Airlines facing new baggage delay penalties

Should airlines reimburse passengers for delayed bags?

That’s the question the Department of Transportation (DOT) is asking as it contemplates whether passengers should receive a refund when their baggage doesn’t show up on time.

“Each delayed bag affects an individual passenger’s travel experience, resulting in inconvenience and other harms,” the DOT said Friday.

Airlines have fallen under increasing scrutiny in Washington over delayed luggage as baggage fees soar.

According to the Transportation Department, airlines collected $3.8 billion in checked baggage fees in 2015, despite nearly 2 million complaints of mishandled bags.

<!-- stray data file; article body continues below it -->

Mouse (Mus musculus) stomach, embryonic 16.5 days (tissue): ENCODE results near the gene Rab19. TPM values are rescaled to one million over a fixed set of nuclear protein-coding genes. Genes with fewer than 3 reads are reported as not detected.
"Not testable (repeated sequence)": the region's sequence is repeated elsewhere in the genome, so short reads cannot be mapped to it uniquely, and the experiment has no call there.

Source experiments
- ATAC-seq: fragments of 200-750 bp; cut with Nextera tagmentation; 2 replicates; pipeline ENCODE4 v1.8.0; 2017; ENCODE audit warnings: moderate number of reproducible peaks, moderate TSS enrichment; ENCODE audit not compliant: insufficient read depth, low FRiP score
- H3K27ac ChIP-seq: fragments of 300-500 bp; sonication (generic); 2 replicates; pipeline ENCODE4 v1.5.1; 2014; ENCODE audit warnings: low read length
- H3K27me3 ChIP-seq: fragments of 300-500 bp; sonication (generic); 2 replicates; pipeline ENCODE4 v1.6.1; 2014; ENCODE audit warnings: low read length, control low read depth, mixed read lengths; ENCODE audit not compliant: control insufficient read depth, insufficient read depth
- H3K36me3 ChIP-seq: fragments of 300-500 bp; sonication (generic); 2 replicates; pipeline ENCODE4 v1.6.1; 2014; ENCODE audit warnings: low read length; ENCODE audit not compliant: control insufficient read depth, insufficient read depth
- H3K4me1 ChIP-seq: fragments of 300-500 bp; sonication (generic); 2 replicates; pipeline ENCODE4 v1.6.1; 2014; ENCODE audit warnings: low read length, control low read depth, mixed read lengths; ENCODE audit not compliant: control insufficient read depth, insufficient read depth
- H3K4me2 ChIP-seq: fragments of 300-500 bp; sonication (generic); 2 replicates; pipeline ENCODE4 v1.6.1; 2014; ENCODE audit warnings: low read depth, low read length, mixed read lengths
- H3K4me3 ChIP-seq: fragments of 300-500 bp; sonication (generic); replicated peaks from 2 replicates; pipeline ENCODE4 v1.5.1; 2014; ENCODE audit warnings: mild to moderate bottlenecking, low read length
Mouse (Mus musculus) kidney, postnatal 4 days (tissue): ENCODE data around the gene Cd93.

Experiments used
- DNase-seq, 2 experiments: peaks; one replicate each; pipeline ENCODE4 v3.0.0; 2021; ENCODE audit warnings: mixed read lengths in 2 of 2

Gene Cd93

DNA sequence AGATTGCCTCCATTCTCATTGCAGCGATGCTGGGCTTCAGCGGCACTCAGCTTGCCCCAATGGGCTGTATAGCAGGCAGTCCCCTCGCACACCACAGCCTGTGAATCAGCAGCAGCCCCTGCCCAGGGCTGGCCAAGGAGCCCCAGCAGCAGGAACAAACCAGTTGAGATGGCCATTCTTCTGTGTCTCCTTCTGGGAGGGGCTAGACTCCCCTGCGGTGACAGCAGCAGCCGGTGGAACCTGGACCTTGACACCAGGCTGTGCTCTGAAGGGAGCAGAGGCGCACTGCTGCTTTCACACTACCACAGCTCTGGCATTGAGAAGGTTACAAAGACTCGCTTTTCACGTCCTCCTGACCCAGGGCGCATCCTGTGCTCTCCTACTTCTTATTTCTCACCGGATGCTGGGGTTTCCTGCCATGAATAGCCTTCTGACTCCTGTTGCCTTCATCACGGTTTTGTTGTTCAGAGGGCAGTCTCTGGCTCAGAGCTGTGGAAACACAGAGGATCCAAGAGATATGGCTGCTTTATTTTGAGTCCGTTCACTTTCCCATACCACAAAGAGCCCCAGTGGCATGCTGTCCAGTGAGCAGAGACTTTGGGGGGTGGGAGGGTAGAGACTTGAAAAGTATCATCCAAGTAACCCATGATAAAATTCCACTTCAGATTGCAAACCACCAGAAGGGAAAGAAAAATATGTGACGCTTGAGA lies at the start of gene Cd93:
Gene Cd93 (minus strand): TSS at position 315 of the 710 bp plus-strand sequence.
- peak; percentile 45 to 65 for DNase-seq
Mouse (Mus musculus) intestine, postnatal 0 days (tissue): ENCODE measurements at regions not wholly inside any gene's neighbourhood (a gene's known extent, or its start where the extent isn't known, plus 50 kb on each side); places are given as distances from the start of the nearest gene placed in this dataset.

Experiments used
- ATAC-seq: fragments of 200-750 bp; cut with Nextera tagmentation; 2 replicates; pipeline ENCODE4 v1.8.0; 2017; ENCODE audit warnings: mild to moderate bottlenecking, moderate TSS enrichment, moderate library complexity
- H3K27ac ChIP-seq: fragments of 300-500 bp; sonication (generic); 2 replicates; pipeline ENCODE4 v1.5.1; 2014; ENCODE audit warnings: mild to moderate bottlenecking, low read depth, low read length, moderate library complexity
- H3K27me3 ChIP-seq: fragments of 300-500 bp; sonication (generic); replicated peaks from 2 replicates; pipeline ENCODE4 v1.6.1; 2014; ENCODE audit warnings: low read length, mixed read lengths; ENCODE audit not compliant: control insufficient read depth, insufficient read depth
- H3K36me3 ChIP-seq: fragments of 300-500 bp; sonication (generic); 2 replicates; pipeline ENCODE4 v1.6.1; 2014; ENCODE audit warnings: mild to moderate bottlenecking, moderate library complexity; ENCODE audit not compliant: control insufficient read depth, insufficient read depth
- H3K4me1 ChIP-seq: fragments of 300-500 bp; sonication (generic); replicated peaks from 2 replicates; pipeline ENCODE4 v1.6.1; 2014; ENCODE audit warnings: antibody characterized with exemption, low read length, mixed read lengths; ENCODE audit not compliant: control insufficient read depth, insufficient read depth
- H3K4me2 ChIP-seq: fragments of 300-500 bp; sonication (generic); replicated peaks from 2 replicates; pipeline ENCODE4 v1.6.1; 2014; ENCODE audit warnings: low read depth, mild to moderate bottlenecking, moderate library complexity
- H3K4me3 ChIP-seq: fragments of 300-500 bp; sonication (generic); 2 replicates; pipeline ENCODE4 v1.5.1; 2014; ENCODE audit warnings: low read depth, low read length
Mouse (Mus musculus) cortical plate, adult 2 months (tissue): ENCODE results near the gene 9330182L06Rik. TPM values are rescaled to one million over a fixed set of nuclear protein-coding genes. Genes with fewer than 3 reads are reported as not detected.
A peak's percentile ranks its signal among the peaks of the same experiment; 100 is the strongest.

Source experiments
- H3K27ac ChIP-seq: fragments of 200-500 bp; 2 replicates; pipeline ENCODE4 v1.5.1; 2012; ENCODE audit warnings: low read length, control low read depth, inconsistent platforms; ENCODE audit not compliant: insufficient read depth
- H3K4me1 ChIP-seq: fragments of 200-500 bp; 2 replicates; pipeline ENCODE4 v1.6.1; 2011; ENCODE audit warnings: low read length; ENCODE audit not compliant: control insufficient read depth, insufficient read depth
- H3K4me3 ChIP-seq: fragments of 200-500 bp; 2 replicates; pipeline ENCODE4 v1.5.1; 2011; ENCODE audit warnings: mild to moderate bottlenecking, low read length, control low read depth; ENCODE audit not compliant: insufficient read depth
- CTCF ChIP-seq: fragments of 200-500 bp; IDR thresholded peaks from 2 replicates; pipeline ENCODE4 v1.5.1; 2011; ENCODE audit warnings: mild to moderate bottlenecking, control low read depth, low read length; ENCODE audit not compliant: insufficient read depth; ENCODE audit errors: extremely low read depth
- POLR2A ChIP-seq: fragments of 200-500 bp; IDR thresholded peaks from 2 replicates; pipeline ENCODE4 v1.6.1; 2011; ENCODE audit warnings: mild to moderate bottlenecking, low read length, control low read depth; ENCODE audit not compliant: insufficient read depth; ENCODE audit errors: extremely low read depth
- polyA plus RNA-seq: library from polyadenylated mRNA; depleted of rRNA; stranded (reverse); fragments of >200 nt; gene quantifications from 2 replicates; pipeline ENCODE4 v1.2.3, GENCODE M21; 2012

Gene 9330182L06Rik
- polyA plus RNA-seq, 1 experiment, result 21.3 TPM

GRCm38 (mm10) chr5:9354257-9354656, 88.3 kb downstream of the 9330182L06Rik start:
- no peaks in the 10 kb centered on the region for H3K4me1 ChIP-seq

When their bags are delayed, travelers often have little recourse for demanding a refund.

In response to a requirement in a government spending bill, the Transportation Department issued an advanced notice of proposed rulemaking Friday as it determines how late a passenger’s checked bag must arrive before it is considered delayed and subject to a refund.

The DOT is looking to require airlines to refund the checked bag fees passengers pay for luggage that arrives anywhere from 12 hours to 18 hours behind schedule on domestic flights and 15 hours to 30 hours behind schedule on international flights.

The Transportation Department touted the rule last week but is now formally publishing it in the Federal Register, kicking off a 30-day comment period.

“While we have no doubt that airlines continue to invest in baggage handling infrastructure and technology to improve the efficiency and quality of their services, we also realize that baggage delays do occur and affect many consumers on a daily basis,” the DOT said.